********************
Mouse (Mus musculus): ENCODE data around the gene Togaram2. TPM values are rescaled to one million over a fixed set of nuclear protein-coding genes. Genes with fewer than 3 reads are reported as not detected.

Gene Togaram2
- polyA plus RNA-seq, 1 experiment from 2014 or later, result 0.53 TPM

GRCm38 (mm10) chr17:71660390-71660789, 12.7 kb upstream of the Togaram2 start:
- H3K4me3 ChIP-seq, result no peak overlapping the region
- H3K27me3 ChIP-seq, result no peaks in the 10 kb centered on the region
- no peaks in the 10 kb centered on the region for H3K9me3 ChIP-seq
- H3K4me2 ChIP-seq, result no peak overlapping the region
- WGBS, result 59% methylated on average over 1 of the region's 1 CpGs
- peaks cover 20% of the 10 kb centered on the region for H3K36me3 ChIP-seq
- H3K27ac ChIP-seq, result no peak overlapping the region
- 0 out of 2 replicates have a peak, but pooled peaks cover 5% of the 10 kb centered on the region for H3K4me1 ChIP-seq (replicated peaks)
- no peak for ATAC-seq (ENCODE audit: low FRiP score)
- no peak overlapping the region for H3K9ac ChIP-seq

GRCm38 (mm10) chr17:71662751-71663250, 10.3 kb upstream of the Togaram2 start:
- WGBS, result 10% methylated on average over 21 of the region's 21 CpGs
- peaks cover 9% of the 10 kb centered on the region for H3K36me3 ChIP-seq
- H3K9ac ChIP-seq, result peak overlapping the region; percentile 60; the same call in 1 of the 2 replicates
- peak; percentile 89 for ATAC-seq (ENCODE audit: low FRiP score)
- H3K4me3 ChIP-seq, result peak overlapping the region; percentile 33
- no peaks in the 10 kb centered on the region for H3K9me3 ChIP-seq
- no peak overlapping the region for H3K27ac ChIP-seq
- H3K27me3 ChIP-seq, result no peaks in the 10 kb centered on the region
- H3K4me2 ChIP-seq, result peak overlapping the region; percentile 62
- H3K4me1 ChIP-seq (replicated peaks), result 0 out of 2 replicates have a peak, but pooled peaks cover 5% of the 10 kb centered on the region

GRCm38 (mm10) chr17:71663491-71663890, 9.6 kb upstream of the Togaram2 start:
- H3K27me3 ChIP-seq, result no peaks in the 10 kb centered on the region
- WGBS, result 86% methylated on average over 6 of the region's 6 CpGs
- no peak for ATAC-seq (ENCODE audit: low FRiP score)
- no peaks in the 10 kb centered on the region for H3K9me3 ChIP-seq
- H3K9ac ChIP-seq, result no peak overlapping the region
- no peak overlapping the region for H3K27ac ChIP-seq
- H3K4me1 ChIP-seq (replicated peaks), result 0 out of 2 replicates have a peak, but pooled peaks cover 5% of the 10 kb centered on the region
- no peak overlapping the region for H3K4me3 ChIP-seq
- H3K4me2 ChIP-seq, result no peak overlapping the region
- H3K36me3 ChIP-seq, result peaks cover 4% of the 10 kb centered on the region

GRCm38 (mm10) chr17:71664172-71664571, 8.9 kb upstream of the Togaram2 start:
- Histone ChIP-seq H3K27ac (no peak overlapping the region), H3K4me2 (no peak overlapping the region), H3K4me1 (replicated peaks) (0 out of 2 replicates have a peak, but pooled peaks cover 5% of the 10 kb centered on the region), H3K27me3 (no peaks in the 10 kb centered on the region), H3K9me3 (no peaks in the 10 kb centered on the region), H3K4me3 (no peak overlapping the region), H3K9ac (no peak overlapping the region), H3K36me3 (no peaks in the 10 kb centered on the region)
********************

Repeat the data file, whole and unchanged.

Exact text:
Mouse (Mus musculus): ENCODE data around the gene Togaram2. TPM values are rescaled to one million over a fixed set of nuclear protein-coding genes. Genes with fewer than 3 reads are reported as not detected.

Gene Togaram2
- polyA plus RNA-seq, 1 experiment from 2014 or later, result 0.53 TPM

GRCm38 (mm10) chr17:71660390-71660789, 12.7 kb upstream of the Togaram2 start:
- H3K4me3 ChIP-seq, result no peak overlapping the region
- H3K27me3 ChIP-seq, result no peaks in the 10 kb centered on the region
- no peaks in the 10 kb centered on the region for H3K9me3 ChIP-seq
- H3K4me2 ChIP-seq, result no peak overlapping the region
- WGBS, result 59% methylated on average over 1 of the region's 1 CpGs
- peaks cover 20% of the 10 kb centered on the region for H3K36me3 ChIP-seq
- H3K27ac ChIP-seq, result no peak overlapping the region
- 0 out of 2 replicates have a peak, but pooled peaks cover 5% of the 10 kb centered on the region for H3K4me1 ChIP-seq (replicated peaks)
- no peak for ATAC-seq (ENCODE audit: low FRiP score)
- no peak overlapping the region for H3K9ac ChIP-seq

GRCm38 (mm10) chr17:71662751-71663250, 10.3 kb upstream of the Togaram2 start:
- WGBS, result 10% methylated on average over 21 of the region's 21 CpGs
- peaks cover 9% of the 10 kb centered on the region for H3K36me3 ChIP-seq
- H3K9ac ChIP-seq, result peak overlapping the region; percentile 60; the same call in 1 of the 2 replicates
- peak; percentile 89 for ATAC-seq (ENCODE audit: low FRiP score)
- H3K4me3 ChIP-seq, result peak overlapping the region; percentile 33
- no peaks in the 10 kb centered on the region for H3K9me3 ChIP-seq
- no peak overlapping the region for H3K27ac ChIP-seq
- H3K27me3 ChIP-seq, result no peaks in the 10 kb centered on the region
- H3K4me2 ChIP-seq, result peak overlapping the region; percentile 62
- H3K4me1 ChIP-seq (replicated peaks), result 0 out of 2 replicates have a peak, but pooled peaks cover 5% of the 10 kb centered on the region

GRCm38 (mm10) chr17:71663491-71663890, 9.6 kb upstream of the Togaram2 start:
- H3K27me3 ChIP-seq, result no peaks in the 10 kb centered on the region
- WGBS, result 86% methylated on average over 6 of the region's 6 CpGs
- no peak for ATAC-seq (ENCODE audit: low FRiP score)
- no peaks in the 10 kb centered on the region for H3K9me3 ChIP-seq
- H3K9ac ChIP-seq, result no peak overlapping the region
- no peak overlapping the region for H3K27ac ChIP-seq
- H3K4me1 ChIP-seq (replicated peaks), result 0 out of 2 replicates have a peak, but pooled peaks cover 5% of the 10 kb centered on the region
- no peak overlapping the region for H3K4me3 ChIP-seq
- H3K4me2 ChIP-seq, result no peak overlapping the region
- H3K36me3 ChIP-seq, result peaks cover 4% of the 10 kb centered on the region

GRCm38 (mm10) chr17:71664172-71664571, 8.9 kb upstream of the Togaram2 start:
- Histone ChIP-seq H3K27ac (no peak overlapping the region), H3K4me2 (no peak overlapping the region), H3K4me1 (replicated peaks) (0 out of 2 replicates have a peak, but pooled peaks cover 5% of the 10 kb centered on the region), H3K27me3 (no peaks in the 10 kb centered on the region), H3K9me3 (no peaks in the 10 kb centered on the region), H3K4me3 (no peak overlapping the region), H3K9ac (no peak overlapping the region), H3K36me3 (no peaks in the 10 kb centered on the region)